Link to an article by T.J. Coles:
“Neil deGrasse Tyson: A Celebrity Salesman for the Military-Industrial-Complex”
Note that this identified deGrasse Tyson as an old-fashioned shill rather than part of the “idiot pool”. Anyway, this article doesn’t explicitly reach deGrasse Tyson’s secular humanist “scientism” ideology which is really what drives his sociopolitical status quo boosterism:
“The relevance of these practices is that they account for Tyson’s scientism as a tactic in a culture war. I’ll lay out some principles of Tyson’s apparent culture to show how the conflict arises. Tyson’s all-business impatience with philosophy and his allusion to progress indicate that he stands not just for the supremacy of science, but for the modern institutions (capitalism, private industry, democracy) that have exploited scientific knowledge. The liberal values (freedom of thought, environmentalism, admiration for underdog scientists) and inchoate pantheism that surface in his series, Cosmos, show that he stands also for secular humanism. Put these together and you have a culture that reduces to neoliberalism, an ideology that’s analyzed thoroughly by Philip Mirowski’s Never Let a Serious Crisis Go to Waste. Neoliberalism is the rebirth of the social policies that led to the Great Depression, which rebirth was made possible by some propagandists’ mastery of the double standard. Neoliberalism is what powerful Republicans and Democrats have in common, the understanding that capitalism runs counter to democracy, but that a semblance of the latter is needed as the noble lie to sustain the magic of the former. Thus, neoliberals are both populists and technocrats, depending on their audience. In any case, in so far as Tyson despises philosophy for being useless in contrast to science, he must approve of the modern applications of science—not just the medical breakthroughs and technological advances, but the egoistic, materialistic mass culture of consumerism that bankrolls the loftier work of scientific inquiry.”
Benjamin Cain, “Neil deGrasse Tyson’s Scientism and the Scapegoating of Philosophy”
Link to an article by Mark Hertsgaard and Mark Dowie:
“How Big Wireless Made Us Think That Cell Phones Are Safe: A Special Investigation”
Other examples of similar industry behavior include concussions in football, leaded gasoline, certain pharmaceuticals, etc.
Link to an article by Johann Hari:
“Depressed? Anxious? Blame Neoliberalism.”
I very much question why this writer singles out neoliberalism, specifically, rather than capitalism, generally. There is nothing in the article to suggest that only neoliberalism — but no other forms of liberalism or capitalism — is problematic. While he has established that eliminating neoliberalism is necessary, he has failed to establish that doing so is sufficient.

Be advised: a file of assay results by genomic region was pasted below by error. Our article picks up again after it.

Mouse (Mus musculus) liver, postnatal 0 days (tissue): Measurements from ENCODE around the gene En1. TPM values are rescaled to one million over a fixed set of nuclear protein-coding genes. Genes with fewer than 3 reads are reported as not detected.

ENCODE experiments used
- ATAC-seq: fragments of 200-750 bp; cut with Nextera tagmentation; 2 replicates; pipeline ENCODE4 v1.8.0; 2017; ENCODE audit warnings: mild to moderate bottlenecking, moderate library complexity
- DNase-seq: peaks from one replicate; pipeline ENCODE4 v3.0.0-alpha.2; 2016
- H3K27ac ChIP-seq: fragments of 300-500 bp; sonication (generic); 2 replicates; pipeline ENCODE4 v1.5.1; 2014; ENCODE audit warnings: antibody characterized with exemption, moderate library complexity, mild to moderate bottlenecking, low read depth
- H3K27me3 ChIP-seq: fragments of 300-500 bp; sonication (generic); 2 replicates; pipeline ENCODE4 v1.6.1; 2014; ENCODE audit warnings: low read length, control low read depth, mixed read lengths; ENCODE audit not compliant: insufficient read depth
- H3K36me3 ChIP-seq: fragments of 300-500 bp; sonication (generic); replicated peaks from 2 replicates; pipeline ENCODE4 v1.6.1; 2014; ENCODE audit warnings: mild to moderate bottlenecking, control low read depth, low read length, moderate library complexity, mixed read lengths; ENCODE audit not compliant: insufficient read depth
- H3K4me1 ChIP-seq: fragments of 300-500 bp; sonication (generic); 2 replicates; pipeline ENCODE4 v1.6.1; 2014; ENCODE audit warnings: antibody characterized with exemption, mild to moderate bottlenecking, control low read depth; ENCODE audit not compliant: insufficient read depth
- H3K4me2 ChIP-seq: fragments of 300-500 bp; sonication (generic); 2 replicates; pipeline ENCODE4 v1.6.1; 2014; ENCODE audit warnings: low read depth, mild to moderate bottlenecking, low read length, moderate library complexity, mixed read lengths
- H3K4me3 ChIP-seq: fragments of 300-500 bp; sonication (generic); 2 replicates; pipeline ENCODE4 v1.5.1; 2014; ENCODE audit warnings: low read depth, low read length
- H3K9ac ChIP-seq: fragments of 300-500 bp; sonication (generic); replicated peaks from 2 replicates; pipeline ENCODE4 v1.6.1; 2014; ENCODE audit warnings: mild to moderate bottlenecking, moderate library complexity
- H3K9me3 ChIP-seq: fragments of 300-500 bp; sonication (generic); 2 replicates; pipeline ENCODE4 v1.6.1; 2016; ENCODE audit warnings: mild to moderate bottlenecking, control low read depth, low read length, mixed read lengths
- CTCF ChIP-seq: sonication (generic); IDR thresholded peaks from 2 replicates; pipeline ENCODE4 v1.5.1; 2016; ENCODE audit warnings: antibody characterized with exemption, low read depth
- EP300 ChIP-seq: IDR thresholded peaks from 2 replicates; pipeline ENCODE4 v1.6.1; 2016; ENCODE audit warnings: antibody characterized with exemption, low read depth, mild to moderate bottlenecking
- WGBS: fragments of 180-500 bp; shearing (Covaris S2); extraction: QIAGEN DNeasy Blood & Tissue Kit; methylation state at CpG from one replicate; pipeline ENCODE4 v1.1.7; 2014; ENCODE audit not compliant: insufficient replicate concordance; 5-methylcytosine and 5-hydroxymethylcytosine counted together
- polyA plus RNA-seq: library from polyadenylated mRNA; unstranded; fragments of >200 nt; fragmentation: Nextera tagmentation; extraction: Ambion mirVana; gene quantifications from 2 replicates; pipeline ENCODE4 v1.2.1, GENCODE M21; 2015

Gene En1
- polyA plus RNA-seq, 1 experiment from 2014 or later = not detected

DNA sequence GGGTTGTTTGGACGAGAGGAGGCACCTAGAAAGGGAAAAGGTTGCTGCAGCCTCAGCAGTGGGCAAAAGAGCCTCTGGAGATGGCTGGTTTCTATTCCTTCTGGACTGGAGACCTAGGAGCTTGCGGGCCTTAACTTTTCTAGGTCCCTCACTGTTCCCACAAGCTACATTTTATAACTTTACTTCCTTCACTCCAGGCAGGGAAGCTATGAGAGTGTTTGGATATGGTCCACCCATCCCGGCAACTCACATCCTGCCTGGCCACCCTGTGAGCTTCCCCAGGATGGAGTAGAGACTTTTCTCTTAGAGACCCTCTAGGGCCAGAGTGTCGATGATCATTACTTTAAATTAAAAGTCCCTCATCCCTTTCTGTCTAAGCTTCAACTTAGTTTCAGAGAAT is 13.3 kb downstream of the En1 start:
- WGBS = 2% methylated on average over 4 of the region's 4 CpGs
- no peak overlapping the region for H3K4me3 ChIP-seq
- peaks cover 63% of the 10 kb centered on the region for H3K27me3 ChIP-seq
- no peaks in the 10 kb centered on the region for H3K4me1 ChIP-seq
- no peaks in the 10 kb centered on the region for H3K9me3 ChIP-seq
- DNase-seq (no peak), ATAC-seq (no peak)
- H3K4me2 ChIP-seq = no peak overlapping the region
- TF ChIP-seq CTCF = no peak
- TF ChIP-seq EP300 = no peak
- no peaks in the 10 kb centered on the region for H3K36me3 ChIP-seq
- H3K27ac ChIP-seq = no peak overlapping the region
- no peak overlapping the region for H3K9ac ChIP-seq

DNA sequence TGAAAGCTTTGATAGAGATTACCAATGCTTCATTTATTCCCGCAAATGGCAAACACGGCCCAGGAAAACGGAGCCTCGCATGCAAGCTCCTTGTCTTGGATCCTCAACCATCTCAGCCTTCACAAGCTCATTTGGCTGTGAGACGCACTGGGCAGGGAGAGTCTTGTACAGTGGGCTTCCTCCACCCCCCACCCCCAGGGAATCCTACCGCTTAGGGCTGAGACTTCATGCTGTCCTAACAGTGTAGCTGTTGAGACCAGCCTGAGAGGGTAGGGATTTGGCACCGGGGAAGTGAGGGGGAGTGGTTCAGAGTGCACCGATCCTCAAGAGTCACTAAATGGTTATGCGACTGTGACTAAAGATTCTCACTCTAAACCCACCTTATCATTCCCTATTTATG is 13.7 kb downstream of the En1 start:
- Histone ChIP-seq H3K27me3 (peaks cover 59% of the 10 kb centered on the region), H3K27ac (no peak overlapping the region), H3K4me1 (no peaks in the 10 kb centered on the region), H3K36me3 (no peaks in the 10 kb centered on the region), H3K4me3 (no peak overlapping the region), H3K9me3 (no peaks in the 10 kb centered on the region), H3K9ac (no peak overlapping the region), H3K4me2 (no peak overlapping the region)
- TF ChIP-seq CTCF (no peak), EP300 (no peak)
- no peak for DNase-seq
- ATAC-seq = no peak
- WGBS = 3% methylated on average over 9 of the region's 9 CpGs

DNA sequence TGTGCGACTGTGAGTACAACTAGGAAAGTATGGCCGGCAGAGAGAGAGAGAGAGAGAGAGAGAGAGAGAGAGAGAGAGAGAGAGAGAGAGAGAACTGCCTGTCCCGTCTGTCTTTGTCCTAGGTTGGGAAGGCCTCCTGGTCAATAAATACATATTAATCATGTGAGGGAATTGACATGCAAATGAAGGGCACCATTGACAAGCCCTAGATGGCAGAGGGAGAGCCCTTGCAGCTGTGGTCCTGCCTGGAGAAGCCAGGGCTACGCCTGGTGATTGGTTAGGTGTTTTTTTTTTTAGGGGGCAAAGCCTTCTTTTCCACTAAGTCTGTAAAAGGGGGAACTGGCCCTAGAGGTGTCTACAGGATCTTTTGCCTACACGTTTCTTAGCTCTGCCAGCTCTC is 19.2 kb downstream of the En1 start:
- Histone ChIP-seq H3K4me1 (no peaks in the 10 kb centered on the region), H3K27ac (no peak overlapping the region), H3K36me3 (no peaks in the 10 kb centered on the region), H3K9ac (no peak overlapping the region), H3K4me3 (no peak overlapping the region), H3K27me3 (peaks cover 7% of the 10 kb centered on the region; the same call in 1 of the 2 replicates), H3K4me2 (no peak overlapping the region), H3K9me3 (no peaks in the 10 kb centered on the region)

Bonus link: “Lacan Between Cultural Studies And Cognitivism”
One thing I’ve noted through the years is that there is a rough divide in academia between theory and observation. Actually, this is a pretty commonplace observation. What is less discussed, though, is the sort of hierarchy of prestige that tends to place theory above observation. Of course, there are exceptions, and unconventional theories often have to do both theory and observation in order to gain any recognition.
One sad byproduct of all this is that academics tend to cluster in tribes, and often recreate pre-existing theory under new names. Why? Well, because theory is more prestigious than observation! Take an example. “Einstein” is a household name. Why? Because Albert Einstein developed the theory of relativity in physics. But could you name someone (and there are many names here) whose observations confirmed Einstein’s theory? Probably not. If there was more parity between theory and observation, academics would probably be more willing to conduct observation according to existing theory, rather than constantly trying to posit an influential “new” theory that may disregard existing theory in a completely self-aggrandizing way.
There also is relatively little ground for synthesis of different theories. Academics tend to have “departments” in universities and other institutions, and inter-disciplinary efforts are difficult in such an environment, on top of the difficulties trying to integrate theories within a given discipline.
Add to this the problem of ideology, in that, practically speaking, most social science theorists pick out a desired solution — what they want society to look like — and then conjure up a theory that points toward that desired solution, without spending much if any time making explicit their desired solution. Put another way, many social science academics actually spend most of their time making sales pitches for their pet solutions, rather than constructing theories, testing them, and only then devising suitable solutions to theoretically verified root causes of problems. That isn’t to say such an approach is inherently wrong, but those who deny doing that should be viewed skeptically — as ideologues not “scientists” or “academics”.
I think a radical solution to much of this would be to disallow name attribution on scientific and academic work. After all, is it really about the work itself, in its “objective” advancements, or about accumulating social and cultural capital? (See Chapter IV of The Higher Learning in America: A Memorandum on the Conduct of Universities by Business Men)